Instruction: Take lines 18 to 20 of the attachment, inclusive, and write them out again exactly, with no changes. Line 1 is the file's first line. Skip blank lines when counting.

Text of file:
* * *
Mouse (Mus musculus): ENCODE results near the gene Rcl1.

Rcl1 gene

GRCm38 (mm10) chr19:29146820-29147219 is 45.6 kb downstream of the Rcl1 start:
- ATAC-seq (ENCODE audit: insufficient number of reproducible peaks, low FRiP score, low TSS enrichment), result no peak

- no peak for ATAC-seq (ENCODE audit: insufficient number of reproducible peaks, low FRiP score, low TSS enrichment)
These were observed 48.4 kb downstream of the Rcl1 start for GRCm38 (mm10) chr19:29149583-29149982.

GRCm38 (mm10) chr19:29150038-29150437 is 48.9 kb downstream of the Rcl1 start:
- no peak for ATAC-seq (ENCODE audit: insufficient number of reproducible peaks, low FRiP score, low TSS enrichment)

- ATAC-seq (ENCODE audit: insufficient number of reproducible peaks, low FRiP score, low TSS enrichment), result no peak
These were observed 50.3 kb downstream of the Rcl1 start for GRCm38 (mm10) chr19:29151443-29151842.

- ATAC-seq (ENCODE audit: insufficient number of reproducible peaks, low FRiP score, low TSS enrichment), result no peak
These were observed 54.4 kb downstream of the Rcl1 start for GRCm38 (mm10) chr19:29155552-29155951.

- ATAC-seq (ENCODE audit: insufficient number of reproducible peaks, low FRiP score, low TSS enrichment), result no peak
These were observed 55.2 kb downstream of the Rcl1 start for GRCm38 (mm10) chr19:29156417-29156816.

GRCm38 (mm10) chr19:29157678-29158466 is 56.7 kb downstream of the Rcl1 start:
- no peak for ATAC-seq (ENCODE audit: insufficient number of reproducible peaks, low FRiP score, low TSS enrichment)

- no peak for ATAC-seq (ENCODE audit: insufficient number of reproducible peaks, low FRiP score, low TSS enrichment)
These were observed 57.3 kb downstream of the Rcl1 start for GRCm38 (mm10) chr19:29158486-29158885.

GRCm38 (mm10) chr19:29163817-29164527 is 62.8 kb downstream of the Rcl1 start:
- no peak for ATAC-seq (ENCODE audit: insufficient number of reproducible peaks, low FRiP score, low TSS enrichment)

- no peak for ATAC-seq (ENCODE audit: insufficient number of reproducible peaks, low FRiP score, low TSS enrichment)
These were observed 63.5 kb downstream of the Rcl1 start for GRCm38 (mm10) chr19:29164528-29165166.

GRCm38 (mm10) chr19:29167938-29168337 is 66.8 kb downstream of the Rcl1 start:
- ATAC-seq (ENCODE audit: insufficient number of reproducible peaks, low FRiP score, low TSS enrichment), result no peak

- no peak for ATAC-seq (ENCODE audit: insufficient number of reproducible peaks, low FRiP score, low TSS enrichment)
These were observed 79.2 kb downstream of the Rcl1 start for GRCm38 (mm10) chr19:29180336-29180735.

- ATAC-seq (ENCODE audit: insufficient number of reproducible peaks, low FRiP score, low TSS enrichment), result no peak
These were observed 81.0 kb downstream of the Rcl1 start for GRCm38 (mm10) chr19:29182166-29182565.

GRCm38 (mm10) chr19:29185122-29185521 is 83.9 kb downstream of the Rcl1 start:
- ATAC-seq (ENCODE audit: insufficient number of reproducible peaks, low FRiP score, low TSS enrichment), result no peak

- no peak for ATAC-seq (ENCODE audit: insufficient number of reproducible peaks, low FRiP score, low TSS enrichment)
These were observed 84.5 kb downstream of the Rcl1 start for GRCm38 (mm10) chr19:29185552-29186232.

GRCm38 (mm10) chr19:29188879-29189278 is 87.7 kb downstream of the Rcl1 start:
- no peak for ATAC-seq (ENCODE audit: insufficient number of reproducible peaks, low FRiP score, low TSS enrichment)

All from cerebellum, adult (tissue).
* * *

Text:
These were observed 57.3 kb downstream of the Rcl1 start for GRCm38 (mm10) chr19:29158486-29158885.

GRCm38 (mm10) chr19:29163817-29164527 is 62.8 kb downstream of the Rcl1 start:
- no peak for ATAC-seq (ENCODE audit: insufficient number of reproducible peaks, low FRiP score, low TSS enrichment)